Updated: Jan 21
I stood from the corner of the dimly lit room as my best friend and his fiancée (of one day) looked on in disappointment when a random girl was chosen for the wand ceremony. How could she (Holly, the fiancée) not have been picked? Honestly, the only reason I convinced them to get into the queue for Ollivander's Wand Ceremony was because I thought it would be fate that Holly would be selected. The running joke was that she would buy a wand if the "wand chose the wizard." A joke because Leo planned to spend over $250.00 to build a lightsaber the following day at Savi's Workshop in Batuu and secretly wanted her to buy a wand to justify his toy... I mean very real and very serious weapon only to be wielded by Jedi.
The wand ceremony continued as we witnessed this girl flick her wand around with little enthusiasm as her group of about eight all watched on and laughed. I know you don't know my friend Leo or his fiancée, Holly, but trust me when I say that they like their immersions, and this girl was far from immersive. I could feel the disgust emanating from Holly as this girl probably used the worst form possible to water the flowers in the corner but instead caused them to wilt. The ceremony ended and the girl and her party were ushered away. No magic to be had or seen.
Now that the kindling has been laid; let me explain The Spark, or how this blog finally formulated after years of just being a wisp of an idea.
Everyone exits, and we are the last four to leave. I lead the way out with my wife, Leo, and Holly following behind. I put my right hand across my heart and give a slight bow to the Wand Keeper and thank him. I then turn to Holly, put my hand on her shoulder and say, "Maybe next time the wand will choose you." In that moment the Wand Keeper stops her and asks her name. Holly isn't one for being on the spot or much less talked to by strangers but she musters up the courage to answer his inquiry. I saw that the magic was starting to happen and could only think to myself, "don't fuck this up, Holly!" She doesn't and introduces her new fiancé.
The wand keeper then signals to the woman, who also works in the shop, and she slowly closes the door behind her leaving Leo and Holly in front of the Wand Keeper and my wife and I waiting with bated breath. The setting was now intimate with just the four of us and the Wand Keeper in the room. It seriously felt like we were watching a scene from a movie play out for Leo and Holly. The Wand Keeper speaks to them and offers two wands. These wands share a core of Dragon Heartstrings from the same dragon, a strong bond between wands just as strong of a bond between the wizards who they have chosen. As they hold the wands in their hands a crescendo of music floods the room and the pair are standing in a spotlight.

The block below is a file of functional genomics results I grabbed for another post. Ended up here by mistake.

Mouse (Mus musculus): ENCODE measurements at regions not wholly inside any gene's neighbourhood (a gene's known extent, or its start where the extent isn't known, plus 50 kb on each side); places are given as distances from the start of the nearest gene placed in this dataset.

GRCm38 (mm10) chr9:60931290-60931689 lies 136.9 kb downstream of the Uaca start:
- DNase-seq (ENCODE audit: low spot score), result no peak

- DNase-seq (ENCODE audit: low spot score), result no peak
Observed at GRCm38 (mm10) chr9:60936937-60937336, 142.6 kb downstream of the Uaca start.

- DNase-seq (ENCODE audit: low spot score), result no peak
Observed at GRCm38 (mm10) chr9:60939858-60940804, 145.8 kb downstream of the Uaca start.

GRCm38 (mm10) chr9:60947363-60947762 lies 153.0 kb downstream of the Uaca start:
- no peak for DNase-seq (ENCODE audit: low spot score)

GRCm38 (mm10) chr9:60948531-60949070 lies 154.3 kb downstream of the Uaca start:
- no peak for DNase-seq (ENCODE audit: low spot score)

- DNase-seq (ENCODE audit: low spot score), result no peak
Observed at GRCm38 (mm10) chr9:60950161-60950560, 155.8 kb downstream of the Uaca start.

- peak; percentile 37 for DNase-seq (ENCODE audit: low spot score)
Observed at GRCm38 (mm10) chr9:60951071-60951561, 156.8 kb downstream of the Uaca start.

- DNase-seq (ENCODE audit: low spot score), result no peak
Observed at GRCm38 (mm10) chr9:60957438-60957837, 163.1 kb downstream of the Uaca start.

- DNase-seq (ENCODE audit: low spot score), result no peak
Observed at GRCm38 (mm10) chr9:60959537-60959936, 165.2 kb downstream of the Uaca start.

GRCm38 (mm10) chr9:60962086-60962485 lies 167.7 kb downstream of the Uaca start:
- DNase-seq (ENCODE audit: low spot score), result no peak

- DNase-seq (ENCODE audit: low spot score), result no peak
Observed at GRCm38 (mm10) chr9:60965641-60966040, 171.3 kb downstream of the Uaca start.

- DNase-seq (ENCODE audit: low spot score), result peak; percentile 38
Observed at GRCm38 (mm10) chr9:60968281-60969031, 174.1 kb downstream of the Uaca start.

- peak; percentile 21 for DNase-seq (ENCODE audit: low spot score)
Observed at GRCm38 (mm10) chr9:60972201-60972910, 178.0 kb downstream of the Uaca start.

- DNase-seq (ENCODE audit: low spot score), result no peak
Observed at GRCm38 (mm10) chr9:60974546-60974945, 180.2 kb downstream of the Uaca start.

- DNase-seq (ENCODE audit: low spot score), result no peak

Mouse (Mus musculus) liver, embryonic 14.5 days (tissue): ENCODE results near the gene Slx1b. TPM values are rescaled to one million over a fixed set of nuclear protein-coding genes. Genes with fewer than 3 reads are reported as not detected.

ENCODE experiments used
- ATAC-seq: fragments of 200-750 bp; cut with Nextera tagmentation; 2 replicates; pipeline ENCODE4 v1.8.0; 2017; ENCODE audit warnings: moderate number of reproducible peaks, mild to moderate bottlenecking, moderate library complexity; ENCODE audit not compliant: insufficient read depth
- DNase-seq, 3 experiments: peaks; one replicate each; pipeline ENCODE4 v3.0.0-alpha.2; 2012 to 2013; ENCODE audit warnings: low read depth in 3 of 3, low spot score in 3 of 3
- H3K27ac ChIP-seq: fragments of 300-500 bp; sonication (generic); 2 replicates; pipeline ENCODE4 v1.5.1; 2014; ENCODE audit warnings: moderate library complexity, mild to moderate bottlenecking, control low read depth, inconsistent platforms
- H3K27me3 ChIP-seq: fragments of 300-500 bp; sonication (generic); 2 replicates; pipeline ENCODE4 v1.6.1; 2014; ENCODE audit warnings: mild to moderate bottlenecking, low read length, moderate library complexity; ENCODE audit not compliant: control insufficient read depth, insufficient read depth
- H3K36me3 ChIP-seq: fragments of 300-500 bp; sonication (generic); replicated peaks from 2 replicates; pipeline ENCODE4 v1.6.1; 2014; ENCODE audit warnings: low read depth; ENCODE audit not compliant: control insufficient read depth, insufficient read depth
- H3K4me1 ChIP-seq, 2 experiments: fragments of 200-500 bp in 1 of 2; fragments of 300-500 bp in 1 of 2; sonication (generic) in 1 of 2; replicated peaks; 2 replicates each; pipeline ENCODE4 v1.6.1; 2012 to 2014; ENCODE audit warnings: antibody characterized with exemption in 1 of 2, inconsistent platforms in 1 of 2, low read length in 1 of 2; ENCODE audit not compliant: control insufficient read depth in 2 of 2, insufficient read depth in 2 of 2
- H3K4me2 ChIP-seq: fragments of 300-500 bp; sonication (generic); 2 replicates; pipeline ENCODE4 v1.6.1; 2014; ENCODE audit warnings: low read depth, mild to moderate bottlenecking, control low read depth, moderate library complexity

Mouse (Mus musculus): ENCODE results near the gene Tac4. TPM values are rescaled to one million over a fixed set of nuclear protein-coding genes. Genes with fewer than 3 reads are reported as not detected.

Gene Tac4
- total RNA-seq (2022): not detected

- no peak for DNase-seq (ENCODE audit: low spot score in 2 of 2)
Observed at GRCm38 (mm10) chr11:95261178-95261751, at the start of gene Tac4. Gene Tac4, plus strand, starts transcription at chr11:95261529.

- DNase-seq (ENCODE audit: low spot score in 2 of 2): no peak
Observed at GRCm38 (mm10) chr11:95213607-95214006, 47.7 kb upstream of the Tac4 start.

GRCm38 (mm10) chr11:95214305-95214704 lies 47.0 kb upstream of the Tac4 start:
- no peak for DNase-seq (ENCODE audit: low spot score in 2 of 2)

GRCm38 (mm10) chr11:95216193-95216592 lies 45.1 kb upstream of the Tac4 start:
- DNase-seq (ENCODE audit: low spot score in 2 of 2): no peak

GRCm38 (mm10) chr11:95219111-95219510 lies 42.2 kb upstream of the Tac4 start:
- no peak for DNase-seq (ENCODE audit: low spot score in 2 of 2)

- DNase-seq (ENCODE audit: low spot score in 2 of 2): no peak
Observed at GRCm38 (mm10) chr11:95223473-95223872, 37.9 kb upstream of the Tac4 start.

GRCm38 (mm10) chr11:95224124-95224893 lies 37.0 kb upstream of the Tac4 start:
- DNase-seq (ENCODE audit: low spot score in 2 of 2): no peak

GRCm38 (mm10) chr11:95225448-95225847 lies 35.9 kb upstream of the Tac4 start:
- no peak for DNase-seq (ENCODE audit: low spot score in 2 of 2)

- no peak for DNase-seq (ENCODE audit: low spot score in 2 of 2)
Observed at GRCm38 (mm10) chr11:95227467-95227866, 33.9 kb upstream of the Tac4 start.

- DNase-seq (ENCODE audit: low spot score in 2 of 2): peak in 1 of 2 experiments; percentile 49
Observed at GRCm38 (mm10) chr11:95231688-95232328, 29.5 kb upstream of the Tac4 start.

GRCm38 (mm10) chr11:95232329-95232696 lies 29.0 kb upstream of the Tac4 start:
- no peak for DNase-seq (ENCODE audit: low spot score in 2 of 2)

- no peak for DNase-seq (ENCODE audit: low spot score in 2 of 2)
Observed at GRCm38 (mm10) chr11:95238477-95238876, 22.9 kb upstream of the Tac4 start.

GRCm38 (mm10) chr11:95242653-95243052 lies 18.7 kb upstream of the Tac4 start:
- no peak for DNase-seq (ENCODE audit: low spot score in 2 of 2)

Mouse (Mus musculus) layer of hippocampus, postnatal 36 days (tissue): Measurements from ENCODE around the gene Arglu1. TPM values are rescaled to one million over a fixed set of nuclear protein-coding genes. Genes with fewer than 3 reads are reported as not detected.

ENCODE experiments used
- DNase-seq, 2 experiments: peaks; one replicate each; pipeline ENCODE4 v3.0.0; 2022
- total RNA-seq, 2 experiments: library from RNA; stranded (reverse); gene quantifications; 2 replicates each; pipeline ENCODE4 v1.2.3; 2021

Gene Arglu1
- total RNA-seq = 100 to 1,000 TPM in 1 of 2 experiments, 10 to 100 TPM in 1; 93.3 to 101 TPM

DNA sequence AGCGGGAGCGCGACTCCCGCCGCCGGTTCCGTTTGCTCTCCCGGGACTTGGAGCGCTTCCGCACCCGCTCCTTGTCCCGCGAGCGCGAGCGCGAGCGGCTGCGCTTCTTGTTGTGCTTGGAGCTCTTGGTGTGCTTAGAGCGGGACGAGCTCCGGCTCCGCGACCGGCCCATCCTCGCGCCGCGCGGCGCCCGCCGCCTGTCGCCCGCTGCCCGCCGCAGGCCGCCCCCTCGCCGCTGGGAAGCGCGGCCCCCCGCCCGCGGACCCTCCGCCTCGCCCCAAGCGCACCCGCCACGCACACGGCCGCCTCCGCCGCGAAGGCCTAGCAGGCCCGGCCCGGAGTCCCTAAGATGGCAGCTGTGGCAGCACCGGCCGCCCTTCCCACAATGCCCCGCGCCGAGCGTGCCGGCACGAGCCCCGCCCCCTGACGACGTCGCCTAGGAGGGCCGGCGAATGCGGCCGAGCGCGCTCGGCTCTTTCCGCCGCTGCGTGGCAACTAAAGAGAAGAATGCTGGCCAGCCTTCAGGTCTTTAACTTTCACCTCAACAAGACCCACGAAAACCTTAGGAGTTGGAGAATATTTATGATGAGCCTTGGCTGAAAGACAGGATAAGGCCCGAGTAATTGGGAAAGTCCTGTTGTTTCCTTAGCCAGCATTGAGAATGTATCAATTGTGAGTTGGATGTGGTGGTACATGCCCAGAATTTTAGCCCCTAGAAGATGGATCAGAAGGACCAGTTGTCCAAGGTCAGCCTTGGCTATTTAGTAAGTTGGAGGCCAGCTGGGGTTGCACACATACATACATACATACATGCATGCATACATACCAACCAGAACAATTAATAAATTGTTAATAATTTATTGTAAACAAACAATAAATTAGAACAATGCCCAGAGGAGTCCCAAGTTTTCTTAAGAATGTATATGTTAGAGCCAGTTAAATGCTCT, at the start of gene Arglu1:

I won't forget the looks on their faces or how hours later you could still feel them buzzing.
At one point, Leo comes from behind me as we are purchasing the wands and he asks me how I organized the spectacle. All three (including my wife) thought I had somehow orchestrated the events that just unfolded. I solemnly swear that I had nothing to do with it. Then I had a moment of realization. I did have something to do with it.
I feel that my simple gesture of thanking the Wand Keeper, even though we hadn't been selected and that the girl he randomly selected didn't help with the magic, resonated with him. I put it out into the world that the wand hadn't chosen Holly but maybe next time it would without making it a scene or saying it in a shitty or sarcastic tone probably also helped. I started thinking to myself how often things like this happen for me. The only reasons why, that I can think of, are that I try to always be kind, understanding, and empathetic. I could have easily said something to the Wand Keeper like, "nice choice, real fine wizard you picked," but I figured it has to be a tough job when every person in that room hopes to be chosen and that you are definitely going to disappoint some entitled vacationers. So I thanked him instead. I could have just walked out and not empathized with Holly about not getting her wand but instead spoke to her in her language and assured her that maybe next time the "wand will choose her."
See, it is my belief that The Spark to any magical moment or memorable experience is empathy. Meeting someone in their moment and attempting to understand them from their perspective can kindle a personal response that elevates your travel.
I hope in future blog posts to showcase how empathy, kindness, and understanding has led me down some beautiful and once in a lifetime experiences by igniting a special moment with those I meet in my travels.
-The Empathetic Traveler-